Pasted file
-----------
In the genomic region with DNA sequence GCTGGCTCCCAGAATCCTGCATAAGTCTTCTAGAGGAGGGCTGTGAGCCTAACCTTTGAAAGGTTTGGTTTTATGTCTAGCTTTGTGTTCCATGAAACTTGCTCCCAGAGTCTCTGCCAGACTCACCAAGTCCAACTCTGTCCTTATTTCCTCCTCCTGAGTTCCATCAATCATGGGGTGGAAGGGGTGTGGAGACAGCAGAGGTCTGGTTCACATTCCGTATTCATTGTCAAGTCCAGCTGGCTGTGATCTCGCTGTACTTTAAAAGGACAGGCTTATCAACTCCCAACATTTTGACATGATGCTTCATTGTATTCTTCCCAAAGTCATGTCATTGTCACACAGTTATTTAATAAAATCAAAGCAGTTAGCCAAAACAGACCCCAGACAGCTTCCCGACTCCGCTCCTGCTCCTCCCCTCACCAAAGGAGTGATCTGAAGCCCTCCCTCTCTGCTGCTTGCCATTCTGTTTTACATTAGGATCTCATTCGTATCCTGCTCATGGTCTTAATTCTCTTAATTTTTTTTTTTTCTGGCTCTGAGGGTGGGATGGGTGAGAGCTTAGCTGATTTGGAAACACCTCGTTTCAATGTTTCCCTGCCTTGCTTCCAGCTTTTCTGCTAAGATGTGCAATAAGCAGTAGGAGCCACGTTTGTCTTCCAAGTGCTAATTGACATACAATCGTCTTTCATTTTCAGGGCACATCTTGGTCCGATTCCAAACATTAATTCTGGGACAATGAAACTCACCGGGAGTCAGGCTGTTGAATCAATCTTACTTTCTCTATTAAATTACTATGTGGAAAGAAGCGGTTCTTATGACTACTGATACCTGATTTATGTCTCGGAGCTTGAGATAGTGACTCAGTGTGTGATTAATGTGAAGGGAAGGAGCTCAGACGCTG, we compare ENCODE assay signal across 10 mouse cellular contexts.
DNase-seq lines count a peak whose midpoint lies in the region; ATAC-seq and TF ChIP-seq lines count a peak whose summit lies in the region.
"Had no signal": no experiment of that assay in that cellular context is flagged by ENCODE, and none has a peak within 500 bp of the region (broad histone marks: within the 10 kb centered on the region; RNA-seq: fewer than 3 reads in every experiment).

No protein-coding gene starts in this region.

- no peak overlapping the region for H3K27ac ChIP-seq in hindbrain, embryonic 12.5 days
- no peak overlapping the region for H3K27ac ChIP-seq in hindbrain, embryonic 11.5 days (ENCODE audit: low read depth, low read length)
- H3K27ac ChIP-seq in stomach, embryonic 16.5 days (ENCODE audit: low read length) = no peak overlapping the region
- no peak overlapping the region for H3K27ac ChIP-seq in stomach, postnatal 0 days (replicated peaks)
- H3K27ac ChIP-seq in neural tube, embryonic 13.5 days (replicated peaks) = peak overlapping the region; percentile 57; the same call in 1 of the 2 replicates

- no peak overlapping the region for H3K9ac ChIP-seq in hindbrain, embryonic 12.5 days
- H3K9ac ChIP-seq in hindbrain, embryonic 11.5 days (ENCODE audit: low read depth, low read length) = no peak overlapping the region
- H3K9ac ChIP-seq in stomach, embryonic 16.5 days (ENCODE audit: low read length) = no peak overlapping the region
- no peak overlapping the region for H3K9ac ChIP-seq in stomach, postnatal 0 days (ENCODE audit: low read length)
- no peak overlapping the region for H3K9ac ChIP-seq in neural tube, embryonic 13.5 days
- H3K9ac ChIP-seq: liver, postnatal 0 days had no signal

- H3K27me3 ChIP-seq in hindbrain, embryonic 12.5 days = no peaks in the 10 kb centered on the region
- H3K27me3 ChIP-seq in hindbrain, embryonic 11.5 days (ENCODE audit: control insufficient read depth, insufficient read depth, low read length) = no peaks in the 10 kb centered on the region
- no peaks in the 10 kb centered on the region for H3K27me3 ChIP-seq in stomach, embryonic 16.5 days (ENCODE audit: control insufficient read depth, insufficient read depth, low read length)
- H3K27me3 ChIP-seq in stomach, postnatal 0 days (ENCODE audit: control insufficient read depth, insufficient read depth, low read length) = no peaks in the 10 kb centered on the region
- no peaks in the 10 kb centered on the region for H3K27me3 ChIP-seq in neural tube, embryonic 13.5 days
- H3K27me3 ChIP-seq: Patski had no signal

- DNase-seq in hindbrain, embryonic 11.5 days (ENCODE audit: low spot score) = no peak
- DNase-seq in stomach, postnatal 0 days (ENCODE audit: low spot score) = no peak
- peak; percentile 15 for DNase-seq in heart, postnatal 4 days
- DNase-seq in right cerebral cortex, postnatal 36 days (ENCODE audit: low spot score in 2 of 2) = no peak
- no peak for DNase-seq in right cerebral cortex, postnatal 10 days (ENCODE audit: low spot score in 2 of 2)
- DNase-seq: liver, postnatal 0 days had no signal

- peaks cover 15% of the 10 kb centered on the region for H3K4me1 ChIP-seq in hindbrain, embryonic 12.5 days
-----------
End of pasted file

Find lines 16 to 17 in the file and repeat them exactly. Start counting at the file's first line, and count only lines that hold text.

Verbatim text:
- H3K27me3 ChIP-seq in hindbrain, embryonic 12.5 days = no peaks in the 10 kb centered on the region
- H3K27me3 ChIP-seq in hindbrain, embryonic 11.5 days (ENCODE audit: control insufficient read depth, insufficient read depth, low read length) = no peaks in the 10 kb centered on the region